with female sex confirmed the systematic differences between the
groups, all statistically significant at level p<0.001.
DISCUSSION
Finnish adolescents with features of GD in our study showed
no marked pathological identity development as a group, which
concurs with the results of the only study on the subject so far,
conducted on Austrian youth [i.e., (21)]. The adolescents with
features of GD did not differ from the population adolescents of
either the same or the opposite sex regarding AIDA total score
Identity integration and AIDA primary dimension Discontinuity.
As to the primary dimension Incoherence, a difference in
favor of gender-referred adolescents assigned females at birth
in relation to population females was observed. Differences
in subscale scores, when present, mostly suggested favorable
development in the gender-referred adolescents in relation to
Frontiers in Psychiatry | www.frontiersin.org 6June 2022 | Volume 13 | Article 848282
Karvonen et al. Identity Development in GD Adolescents
population at large. Among the compared groups, the proportion
scoring to identity impairment was lowest among gender-
referred adolescents assigned males at birth.
The identity development of adolescents with features of
GD has not yet been extensively studied and focusing on
identity consolidation/identity diffusion at large is the unique
contribution of the present study. Earlier research on identity in
adolescents with features of GD has almost exclusively focused
on the aspect of gender identity, ignoring the larger context of
identity development at large.
In the only comparable study, by Haid-Stecher et al.
(21), Austrian gender-referred adolescents scored to population
norms on AIDA total score, primary dimensions and almost
all their subdimensions. Our findings are slightly in favor of
the gender-referred adolescents who on several scales displayed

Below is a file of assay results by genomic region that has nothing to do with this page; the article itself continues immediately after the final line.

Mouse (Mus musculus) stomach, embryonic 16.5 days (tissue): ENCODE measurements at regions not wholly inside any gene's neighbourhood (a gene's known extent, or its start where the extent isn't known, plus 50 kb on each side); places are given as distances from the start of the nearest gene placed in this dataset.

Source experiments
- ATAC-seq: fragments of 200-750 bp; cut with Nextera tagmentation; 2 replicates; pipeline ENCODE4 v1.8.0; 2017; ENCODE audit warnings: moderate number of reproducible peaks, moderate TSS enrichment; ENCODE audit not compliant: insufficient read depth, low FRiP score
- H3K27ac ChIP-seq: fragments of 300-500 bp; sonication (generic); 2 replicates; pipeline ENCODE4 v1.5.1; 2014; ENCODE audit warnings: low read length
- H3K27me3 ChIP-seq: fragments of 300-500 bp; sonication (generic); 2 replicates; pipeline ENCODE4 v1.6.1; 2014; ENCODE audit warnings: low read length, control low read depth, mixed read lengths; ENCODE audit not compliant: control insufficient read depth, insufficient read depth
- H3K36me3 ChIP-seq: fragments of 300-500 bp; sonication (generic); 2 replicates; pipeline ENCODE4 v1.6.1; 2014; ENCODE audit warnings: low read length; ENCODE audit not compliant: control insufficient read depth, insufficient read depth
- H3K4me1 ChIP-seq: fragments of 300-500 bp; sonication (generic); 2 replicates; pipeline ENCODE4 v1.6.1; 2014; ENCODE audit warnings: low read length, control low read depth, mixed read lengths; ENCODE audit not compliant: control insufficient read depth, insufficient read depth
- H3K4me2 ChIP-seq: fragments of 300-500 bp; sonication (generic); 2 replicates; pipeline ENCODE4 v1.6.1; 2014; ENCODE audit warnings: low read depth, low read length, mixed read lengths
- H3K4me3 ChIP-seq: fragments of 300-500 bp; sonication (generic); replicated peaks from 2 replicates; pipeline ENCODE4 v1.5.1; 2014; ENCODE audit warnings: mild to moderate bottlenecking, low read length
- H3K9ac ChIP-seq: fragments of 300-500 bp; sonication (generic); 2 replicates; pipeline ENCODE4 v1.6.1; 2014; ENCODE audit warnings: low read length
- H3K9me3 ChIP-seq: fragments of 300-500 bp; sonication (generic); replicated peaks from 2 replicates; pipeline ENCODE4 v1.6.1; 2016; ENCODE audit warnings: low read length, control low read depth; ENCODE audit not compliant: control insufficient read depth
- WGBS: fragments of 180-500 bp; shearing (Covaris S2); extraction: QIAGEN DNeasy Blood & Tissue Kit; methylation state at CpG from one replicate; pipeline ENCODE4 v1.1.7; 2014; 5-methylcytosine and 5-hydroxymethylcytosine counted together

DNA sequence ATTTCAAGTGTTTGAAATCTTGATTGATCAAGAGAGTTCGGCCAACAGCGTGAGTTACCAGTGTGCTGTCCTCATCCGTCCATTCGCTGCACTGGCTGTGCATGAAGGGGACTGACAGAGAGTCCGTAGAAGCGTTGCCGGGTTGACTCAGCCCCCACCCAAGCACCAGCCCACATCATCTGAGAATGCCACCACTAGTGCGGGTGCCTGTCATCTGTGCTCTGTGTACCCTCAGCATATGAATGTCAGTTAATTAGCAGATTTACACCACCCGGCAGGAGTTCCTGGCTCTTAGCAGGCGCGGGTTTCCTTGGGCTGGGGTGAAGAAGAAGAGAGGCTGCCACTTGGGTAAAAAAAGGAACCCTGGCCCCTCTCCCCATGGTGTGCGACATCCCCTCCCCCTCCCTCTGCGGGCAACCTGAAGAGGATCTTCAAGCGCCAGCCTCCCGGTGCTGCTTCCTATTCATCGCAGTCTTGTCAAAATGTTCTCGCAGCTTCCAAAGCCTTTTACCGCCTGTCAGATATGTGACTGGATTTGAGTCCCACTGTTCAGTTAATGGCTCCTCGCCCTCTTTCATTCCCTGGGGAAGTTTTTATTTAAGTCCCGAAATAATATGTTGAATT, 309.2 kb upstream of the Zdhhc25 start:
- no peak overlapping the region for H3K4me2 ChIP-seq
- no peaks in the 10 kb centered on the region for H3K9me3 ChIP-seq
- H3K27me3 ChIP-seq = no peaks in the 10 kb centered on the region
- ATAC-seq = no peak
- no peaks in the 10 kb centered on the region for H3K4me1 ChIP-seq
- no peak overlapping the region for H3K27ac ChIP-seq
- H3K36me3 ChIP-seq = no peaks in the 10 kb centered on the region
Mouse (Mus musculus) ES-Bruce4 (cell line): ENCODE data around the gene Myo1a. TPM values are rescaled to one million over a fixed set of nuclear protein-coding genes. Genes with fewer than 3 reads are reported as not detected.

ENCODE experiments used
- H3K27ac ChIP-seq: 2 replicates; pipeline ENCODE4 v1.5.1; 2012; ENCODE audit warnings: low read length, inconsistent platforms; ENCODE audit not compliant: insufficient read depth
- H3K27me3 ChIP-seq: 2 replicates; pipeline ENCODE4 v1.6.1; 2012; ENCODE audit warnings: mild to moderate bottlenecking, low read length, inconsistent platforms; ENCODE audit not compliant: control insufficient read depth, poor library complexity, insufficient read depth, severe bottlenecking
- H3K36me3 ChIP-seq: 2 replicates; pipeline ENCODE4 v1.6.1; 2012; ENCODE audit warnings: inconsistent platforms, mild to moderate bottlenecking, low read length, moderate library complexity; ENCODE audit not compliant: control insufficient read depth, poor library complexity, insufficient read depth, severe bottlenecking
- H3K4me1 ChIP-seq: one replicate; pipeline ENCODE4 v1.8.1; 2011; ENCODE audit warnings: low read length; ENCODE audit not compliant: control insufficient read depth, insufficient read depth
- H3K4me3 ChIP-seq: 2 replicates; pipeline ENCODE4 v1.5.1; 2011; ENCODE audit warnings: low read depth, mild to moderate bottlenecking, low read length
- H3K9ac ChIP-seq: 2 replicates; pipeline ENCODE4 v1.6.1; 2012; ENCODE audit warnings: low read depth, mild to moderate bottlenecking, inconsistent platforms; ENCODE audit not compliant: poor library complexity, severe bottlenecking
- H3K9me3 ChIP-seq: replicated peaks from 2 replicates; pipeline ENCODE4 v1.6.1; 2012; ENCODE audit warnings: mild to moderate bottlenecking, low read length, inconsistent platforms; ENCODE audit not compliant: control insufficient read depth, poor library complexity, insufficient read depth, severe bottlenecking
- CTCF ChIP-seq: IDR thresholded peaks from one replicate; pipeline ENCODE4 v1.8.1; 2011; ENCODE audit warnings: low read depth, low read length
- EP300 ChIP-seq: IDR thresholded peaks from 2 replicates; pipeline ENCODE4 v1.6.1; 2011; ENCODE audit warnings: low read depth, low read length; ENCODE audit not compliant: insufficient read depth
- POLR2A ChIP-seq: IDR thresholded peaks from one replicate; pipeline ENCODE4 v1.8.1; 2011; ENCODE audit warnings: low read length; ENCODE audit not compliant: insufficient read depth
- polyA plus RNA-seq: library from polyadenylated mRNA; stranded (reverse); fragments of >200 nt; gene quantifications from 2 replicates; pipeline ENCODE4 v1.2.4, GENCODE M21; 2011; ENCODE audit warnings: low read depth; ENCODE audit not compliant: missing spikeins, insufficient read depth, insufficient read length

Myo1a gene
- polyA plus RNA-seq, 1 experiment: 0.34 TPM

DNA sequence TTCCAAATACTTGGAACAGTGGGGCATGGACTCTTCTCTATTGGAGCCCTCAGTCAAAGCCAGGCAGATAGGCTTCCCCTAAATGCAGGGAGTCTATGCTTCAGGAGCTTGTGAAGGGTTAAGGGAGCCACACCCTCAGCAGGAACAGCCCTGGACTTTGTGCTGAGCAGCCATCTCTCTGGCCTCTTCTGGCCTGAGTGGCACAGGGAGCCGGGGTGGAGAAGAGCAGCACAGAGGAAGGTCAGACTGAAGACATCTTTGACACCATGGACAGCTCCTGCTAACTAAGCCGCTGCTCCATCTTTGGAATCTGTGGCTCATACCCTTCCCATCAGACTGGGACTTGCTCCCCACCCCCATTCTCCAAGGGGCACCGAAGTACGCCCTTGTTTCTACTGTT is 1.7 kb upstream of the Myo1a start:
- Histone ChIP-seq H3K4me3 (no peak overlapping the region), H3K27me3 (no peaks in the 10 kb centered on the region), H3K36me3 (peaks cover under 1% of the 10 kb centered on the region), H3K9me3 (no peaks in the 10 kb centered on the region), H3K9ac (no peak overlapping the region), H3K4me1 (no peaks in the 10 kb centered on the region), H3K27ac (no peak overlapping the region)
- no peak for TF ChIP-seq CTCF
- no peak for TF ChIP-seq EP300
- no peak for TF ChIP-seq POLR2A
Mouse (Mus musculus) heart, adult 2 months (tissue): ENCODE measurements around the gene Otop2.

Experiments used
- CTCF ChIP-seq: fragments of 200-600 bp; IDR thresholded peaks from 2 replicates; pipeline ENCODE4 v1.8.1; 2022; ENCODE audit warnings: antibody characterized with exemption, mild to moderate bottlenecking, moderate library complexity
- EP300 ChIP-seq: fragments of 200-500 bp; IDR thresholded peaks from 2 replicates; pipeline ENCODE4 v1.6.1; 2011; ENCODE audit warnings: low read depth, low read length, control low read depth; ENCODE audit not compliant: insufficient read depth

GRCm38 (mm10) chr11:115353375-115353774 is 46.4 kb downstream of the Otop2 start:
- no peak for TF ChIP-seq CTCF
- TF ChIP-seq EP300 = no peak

lower scores than their peers in population. The scores of the
gender-referred adolescents in the present study also appear
systematically lower, and thus more favorable, than the scores of
the sample in the Austrian study (21). Adolescents presenting
in gender identity services may differ between countries (29)
for many reasons, such as differences in service systems and
pathways to care as well as in societal acceptance of diversity.
Fewer of the adolescents with features of GD scored within
the impaired range of Identity Diffusion compared to the young
people in general population. This differs from the findings of
Haid-Stecher et al. (21), where Identity Diffusion appeared likely
in one third of the transgender adolescents, clearly exceeding
the proportion in their population sample and also in our
sample of gender-referred adolescents. Our finding suggests that
for the vast majority of Finnish adolescents with features of
GD, gender concerns are not associated with impaired identity
development at large and, thus, do not indicate disturbances in
their personality functioning.
There were no differences in the identity development
between sexes among the adolescents with features of GD,